Considering "Northeastern" attorneys to be the chosen people prompts Larry brother-in-law/local tobacco tycoon Jeremiah Jefferson Davis to hire a New York law firm to represent Larry. That white shoes corporation sends young untested Josh Segal (who is "Northeastern" on the side of his father) to provide that counsel. Nicholas D'Agosto plays this legal professional fresh off playing District Attorney Harvey Dent on the Fox drama "Gotham."
A "Green Acres" element (complete with a New York attorney finding himself living among small-town rubes) is evident when Segal quickly discovers that his dream team consists of dim-witted investigator Dwayne Reed and essentially office manager Anne Flatch (Sherri Shepherd of an eponymous sitcom and several other series), whose many afflictions include a complete inability to recognize anyone no matter how often they meet or how many times that their paths cross.
This group finds themselves squaring off with ambitious prosecutor Carol Anne Keane (Jayma Mays of "Glee"), whose primary goal is to execute someone in order to advance her career. Her secondary goal is to examine the briefs of Segal.
Much of the best humor comes relates to Segal and his team planning the defense. Like Oliver Douglas of "Acres," Segal largely accepts the lunacy in order to avoid going crazy himself. Memorable segments include childlike excitement each time that the murder board is updated and the support staff suggesting absurd theories.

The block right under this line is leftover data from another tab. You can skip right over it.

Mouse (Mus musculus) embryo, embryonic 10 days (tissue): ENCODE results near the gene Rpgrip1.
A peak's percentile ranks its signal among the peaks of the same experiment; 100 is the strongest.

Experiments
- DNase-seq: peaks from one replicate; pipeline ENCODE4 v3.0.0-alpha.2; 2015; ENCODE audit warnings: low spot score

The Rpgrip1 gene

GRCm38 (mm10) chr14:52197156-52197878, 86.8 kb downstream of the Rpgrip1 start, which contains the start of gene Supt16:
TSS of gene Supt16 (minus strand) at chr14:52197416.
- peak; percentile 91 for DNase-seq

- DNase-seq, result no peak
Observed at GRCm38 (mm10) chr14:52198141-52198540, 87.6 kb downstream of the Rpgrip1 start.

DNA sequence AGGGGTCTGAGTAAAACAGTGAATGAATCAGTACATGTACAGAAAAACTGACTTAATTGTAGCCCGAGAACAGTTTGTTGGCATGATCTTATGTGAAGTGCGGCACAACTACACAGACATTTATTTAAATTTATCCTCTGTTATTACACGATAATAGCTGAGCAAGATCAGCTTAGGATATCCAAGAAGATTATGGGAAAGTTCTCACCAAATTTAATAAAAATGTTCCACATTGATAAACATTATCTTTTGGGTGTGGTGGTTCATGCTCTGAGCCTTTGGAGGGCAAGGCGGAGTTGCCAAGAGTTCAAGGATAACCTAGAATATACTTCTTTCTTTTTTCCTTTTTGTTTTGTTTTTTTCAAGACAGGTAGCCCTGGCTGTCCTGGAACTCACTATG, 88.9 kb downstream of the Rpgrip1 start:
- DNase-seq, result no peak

Lithgow is surprisingly sedate; he mostly seems more like a befuddled senior than a quirky intellectual or a pompous ass. He still plays his role well, but more always is better regarding Lithgow-style zaniness.
Veteran showrunners Jeff Astrof and Matthew Miller additional obtain comic silver from the absurdity of changing the persons-of-interest in the primary case and associated crimes that follow just as frequently as a cannonball is shot off in the East Peck town square. These "unusual suspects" include virtually everyone other than the main cast and even a couple of members of that ensemble. Including a one-armed man in that rogue's galley is particularly awesome.
The inevitable "30 Rock" mini-reunion is a "Trial" highlight. Astrof and Miller choose wisely regarding whom they bring back. Seeing Lithgow interact with this guest shows that they still have it and should get co-star in another series. Learning if Team Henderson discovers a Tommy gun requires watching.
"S1" ends on a cliffhanger that also can serve as a series finale that is typical for a show that is on the bubble; Segal still gives a hoot about Lithgow after his trial concludes, and this legal eagle takes on another ripped-from-the-headlines case that likely seems open-and-shut and almost certainly involves a great deal of baggage.
Just as is the case in a legal proceeding, judging the quality of "Trial" requires considering every relevant circumstance. The underlying satirical elements of the series are solid; each cast member does a respectable job with his or her role; America always love a trial that involves numerous scandals, and this show is much better than most sitcoms on broadcast and cable channels.